This is Us
Hartford HealthCare might be where we work, but when we asked you where you find fun, relaxation or deeper meaning in your lives, we were astonished at the variety of hobbies and activities you pursue in your spare time. Here are a few of those stories, and we’ll have more in upcoming issues of Moments. To share your hobby, email firstname.lastname@example.org.
Wendy Gardiner won 10th prize at the Durham Fair last year for her 523.5-pound pumpkin.
Patience, Good Soil Yield Great Pumpkins
Wendy Gardiner, Patient service coordinator Ayer Neuroscience Institute Headache Center, Cheshire
Wendy Gardiner spends her weekdays helping ensure patients coming into her Cheshire offices for treatment of their headaches have access to everything they need to improve their health. In her spare time, she offers nurturing of a different sort, coaxing life from the ground as a cultivator of award-winning giant pumpkins.
How did you get the idea to start growing giant pumpkins?
We always had a fascination viewing the giants at our local fair. We started this as a hobby, as most do. We are now addicted! In 2019, a local grower and friend gave us a giant pumpkin plant. We didn’t know what we were doing, and we failed.
That winter, we did a lot of reading, research and watching YouTube videos. We were determined.
What is the secret to growing big pumpkins?
Growing pumpkins requires sun, warm weather, lots of water, organically rich warm, evenly moist soil, fertilizer and room to grow.
Do you grow anything else?
We love to grow a lot of things, hence the last name, “Gardiner!” We also grow field pumpkins, tomatoes, corn, peppers, gourds, flowers and sunflowers. We harvest all the seeds from everything we grow to use for the years to come.
What awards did you win at last year’s fair?
I came in 10th place for my 523.5-pound pumpkin. My husband won fifth place for his 950.5-pound pumpkin and the Howard Dill Award for the prettiest
pumpkin. We also received other ribbons at this year’s fair, including first place for my chicken eggs, third place for the tallest sunflower at 13 feet, and first place for my gourds.
What do you do with the pumpkins once they are fully grown or after you enter them into a competition?
After the fair competitions, we display our pumpkins in the yard for the neighbors to see. They have been following our growing journey and we love when they stop by to ask questions. At the end of October, we cut them up to harvest the seeds. We feed some to the deer and our chickens and use some to create compost for our pumpkin patch.
Do you plan to enter your pumpkins for competition in 2022?
We will enter again at the Durham Fair. We are hoping to grow more giants to enter other weigh-offs throughout New England. Fingers crossed!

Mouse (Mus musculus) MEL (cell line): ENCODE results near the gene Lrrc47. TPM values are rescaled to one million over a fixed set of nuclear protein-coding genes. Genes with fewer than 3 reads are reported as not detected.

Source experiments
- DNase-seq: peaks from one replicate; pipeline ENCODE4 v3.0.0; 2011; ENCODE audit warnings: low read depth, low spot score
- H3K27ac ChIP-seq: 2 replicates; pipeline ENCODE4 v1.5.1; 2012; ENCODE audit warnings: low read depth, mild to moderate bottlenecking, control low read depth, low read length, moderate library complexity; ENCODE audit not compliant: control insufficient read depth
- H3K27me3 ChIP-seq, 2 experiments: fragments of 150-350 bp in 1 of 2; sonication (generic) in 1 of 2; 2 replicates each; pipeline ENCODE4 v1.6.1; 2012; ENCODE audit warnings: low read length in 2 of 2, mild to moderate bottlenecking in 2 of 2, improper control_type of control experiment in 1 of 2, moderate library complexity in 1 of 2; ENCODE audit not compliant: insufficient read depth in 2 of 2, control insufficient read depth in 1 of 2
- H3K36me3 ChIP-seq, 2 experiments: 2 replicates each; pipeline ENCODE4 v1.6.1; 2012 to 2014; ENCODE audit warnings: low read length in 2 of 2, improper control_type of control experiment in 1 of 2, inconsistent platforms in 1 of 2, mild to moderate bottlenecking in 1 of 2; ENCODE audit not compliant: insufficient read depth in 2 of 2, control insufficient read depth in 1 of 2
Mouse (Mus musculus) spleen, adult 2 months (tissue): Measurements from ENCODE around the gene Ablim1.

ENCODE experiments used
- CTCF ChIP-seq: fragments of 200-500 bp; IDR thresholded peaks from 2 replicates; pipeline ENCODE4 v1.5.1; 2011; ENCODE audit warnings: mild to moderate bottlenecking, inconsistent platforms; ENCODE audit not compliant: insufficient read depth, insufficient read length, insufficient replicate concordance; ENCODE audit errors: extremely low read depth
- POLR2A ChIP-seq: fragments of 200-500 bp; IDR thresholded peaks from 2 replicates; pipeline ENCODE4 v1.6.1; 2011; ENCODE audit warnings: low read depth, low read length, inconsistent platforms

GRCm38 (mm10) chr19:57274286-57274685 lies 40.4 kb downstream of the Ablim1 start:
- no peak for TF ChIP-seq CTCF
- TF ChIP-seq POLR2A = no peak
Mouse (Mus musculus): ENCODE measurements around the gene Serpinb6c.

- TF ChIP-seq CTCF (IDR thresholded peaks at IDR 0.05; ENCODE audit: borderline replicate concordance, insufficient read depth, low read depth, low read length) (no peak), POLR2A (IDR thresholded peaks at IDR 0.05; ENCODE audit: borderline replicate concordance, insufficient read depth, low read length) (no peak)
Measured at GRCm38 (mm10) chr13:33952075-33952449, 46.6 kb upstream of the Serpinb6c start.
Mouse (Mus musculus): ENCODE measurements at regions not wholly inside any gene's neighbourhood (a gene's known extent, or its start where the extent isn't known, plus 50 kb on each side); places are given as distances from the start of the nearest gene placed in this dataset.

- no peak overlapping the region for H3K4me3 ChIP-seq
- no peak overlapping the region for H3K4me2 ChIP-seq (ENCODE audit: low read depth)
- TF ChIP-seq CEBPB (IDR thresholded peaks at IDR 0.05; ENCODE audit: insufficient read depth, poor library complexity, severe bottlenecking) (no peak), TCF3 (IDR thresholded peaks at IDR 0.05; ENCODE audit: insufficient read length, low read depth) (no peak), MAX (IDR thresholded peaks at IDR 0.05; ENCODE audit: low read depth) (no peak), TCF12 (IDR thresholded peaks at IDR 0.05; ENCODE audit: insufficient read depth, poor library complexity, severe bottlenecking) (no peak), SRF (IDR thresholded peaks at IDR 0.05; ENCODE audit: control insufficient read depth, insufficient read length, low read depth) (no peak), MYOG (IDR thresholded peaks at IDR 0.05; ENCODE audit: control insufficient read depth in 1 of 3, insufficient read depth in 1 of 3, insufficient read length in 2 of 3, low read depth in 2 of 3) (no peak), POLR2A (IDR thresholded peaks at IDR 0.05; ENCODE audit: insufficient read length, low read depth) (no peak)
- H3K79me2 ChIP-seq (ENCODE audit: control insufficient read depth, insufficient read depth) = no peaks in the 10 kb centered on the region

Terry Manning has competed internationally with pipe bands and solo in the three decades he’s been playing bagpipes.
Random Present Sparks Life-long Hobby
Terry Manning, H3W lean sensei System Support Office
Terry Manning has worked at Hartford HealthCare since 2019 as an H3W lean sensei in the
Operational Excellence Department of the System Support Office, supporting St. Vincent’s Medical Center and Integrated Care Partners (ICP). For nearly 30 years, he has been honing his craft as a bagpiper, including participating in bagpipe bands and competing in Highland Games, becoming a Grade 2 Level bagpiper.
When did you start playing the bagpipe and why?
I started playing the bagpipes after my mom gave me a practice chanter for Christmas back in 1991. I didn’t know what it was when I opened it, and never really had any intention of learning the bagpipes until that moment. I have played the piano all of my life, so I already knew how to read music, and thought, “How hard could it be?” It’s hard.
Is this just a hobby or do you play professionally?
This is only a hobby, but one I continue to do despite no longer being involved in a bagpipe band. I was a member of the Celtic Cross Pipes and Drums in Danbury between 1992 and 2001, and the Manchester Pipe Band between 2002 and 2015. I have been competing in solo bagpipe contests at Highland Games since 2016 all over the East Coast. I’ve reached a Grade 2 Level, and will continue to pursue a Grade 1 Level in the years ahead.
What does Grade 2 Level mean?
Grade 2 is one of six grade designations earned through competing in sanctioned solo competitions hosted in the United States. All pipers start at Grade 5 and, through placing in solo contests, points are earned to move up. Top-ranked pipers in each grade are eligible to move upward in their grade at the end of the season. The goal is to earn a Grade 1 or “Open” status.